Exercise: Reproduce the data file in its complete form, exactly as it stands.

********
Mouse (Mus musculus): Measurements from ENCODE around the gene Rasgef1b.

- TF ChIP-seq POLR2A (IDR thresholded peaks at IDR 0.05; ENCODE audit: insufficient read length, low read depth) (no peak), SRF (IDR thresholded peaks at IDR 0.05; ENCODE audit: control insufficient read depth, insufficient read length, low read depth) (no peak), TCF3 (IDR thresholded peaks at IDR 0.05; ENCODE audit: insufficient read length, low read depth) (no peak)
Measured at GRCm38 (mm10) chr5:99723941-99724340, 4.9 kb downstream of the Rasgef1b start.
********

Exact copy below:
Mouse (Mus musculus): Measurements from ENCODE around the gene Rasgef1b.

- TF ChIP-seq POLR2A (IDR thresholded peaks at IDR 0.05; ENCODE audit: insufficient read length, low read depth) (no peak), SRF (IDR thresholded peaks at IDR 0.05; ENCODE audit: control insufficient read depth, insufficient read length, low read depth) (no peak), TCF3 (IDR thresholded peaks at IDR 0.05; ENCODE audit: insufficient read length, low read depth) (no peak)
Measured at GRCm38 (mm10) chr5:99723941-99724340, 4.9 kb downstream of the Rasgef1b start.